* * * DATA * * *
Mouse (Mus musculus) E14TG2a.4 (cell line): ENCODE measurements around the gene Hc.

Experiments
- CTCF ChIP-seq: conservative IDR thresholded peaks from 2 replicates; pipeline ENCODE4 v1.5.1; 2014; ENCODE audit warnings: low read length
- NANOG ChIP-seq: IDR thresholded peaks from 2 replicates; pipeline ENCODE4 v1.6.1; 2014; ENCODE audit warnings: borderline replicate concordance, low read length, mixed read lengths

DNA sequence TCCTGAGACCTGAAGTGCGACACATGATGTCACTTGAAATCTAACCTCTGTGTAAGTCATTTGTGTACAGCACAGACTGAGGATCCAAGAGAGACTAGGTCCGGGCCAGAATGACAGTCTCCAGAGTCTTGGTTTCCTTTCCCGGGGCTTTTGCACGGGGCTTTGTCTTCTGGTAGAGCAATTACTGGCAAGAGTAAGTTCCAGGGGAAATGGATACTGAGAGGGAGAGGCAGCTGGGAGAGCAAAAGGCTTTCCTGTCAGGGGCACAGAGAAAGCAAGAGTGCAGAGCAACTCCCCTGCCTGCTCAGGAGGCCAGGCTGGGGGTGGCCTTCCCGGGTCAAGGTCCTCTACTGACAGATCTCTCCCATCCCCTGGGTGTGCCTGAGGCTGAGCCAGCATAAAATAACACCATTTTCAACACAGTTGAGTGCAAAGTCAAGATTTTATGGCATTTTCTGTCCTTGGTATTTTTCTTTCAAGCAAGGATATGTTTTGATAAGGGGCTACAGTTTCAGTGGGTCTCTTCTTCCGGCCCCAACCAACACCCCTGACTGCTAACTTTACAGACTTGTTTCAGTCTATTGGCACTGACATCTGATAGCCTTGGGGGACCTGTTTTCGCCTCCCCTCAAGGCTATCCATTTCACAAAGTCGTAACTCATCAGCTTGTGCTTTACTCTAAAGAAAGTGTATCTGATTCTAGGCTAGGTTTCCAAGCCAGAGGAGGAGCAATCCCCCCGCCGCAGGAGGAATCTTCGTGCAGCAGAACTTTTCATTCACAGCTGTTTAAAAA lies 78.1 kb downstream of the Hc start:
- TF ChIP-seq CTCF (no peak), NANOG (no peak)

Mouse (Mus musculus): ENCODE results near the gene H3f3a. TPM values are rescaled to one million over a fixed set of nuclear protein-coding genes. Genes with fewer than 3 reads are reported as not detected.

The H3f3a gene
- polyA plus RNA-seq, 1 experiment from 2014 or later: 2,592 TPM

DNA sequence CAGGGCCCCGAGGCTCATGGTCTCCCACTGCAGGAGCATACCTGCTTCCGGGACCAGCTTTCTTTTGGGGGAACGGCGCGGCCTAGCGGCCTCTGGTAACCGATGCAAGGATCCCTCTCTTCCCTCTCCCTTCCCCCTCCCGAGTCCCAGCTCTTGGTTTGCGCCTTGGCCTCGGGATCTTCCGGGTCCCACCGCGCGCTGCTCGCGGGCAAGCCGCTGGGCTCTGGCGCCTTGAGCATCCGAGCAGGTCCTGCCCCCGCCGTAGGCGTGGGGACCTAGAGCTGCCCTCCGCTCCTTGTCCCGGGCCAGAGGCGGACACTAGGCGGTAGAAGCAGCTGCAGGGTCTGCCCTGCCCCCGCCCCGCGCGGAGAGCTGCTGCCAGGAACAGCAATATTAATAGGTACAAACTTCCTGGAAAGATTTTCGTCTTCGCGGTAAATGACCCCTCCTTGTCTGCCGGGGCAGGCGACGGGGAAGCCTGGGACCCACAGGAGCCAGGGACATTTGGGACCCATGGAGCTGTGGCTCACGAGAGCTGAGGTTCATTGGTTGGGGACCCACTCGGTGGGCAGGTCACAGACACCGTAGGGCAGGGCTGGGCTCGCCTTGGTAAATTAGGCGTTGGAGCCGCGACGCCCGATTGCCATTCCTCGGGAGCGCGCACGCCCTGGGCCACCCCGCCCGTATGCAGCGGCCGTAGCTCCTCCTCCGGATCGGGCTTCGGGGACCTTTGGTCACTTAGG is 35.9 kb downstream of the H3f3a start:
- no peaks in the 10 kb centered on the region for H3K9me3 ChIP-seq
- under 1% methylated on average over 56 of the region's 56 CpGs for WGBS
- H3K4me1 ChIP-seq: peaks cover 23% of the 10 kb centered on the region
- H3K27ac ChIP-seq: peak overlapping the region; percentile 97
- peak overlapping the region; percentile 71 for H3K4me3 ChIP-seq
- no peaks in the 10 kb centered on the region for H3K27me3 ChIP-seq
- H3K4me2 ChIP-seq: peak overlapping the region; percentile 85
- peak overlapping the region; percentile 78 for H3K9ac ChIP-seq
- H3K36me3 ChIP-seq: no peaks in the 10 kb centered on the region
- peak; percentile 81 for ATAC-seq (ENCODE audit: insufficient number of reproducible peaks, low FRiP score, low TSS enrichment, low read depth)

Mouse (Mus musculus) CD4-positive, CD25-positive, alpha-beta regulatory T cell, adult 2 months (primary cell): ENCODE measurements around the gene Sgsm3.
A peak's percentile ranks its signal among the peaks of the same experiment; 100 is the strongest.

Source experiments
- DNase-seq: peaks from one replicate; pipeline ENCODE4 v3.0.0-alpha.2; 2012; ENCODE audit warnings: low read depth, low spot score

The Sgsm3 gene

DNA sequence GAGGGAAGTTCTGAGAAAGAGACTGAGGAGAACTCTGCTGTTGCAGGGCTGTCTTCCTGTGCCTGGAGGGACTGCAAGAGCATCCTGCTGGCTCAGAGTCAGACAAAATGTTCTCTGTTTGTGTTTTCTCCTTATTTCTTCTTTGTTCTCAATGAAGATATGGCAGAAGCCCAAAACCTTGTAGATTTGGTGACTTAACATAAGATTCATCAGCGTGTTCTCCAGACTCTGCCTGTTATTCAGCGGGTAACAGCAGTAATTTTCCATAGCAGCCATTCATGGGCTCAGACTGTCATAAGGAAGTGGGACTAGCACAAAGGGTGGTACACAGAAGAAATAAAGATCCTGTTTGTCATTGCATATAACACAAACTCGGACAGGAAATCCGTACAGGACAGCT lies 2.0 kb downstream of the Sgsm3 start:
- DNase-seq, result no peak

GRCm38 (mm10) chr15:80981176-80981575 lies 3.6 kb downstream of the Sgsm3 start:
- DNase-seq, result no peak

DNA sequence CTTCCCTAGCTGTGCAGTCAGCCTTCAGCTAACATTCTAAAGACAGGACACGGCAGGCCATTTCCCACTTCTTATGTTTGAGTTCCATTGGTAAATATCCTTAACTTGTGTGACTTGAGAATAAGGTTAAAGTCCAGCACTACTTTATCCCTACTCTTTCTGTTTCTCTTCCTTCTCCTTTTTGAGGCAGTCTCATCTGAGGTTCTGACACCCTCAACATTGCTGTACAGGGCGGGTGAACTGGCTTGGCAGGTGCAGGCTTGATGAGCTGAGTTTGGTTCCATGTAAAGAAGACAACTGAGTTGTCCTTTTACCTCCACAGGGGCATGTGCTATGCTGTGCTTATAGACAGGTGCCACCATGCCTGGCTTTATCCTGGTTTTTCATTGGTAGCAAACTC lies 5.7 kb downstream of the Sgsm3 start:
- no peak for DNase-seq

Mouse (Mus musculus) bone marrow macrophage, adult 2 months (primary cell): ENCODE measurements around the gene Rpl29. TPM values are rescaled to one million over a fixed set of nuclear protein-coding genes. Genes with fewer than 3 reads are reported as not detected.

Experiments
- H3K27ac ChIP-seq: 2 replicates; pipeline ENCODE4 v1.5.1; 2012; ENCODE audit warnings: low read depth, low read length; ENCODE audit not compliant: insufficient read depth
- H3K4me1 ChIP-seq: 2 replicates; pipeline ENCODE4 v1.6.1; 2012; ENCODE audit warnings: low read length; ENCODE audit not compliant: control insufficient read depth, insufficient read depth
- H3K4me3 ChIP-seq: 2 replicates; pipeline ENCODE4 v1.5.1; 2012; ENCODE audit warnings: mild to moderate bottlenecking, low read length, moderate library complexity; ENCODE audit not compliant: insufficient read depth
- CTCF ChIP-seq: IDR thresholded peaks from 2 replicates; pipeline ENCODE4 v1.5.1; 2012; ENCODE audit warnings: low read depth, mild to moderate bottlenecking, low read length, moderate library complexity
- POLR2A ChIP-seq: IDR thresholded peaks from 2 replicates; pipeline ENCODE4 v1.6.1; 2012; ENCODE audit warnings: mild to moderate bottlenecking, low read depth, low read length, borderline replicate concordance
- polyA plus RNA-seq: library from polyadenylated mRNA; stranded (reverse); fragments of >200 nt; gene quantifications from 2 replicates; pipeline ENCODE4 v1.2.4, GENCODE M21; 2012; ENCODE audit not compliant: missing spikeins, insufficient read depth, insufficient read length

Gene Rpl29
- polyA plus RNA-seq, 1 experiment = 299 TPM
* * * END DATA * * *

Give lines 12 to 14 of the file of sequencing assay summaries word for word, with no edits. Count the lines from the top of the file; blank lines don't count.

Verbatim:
- under 1% methylated on average over 56 of the region's 56 CpGs for WGBS
- H3K4me1 ChIP-seq: peaks cover 23% of the 10 kb centered on the region
- H3K27ac ChIP-seq: peak overlapping the region; percentile 97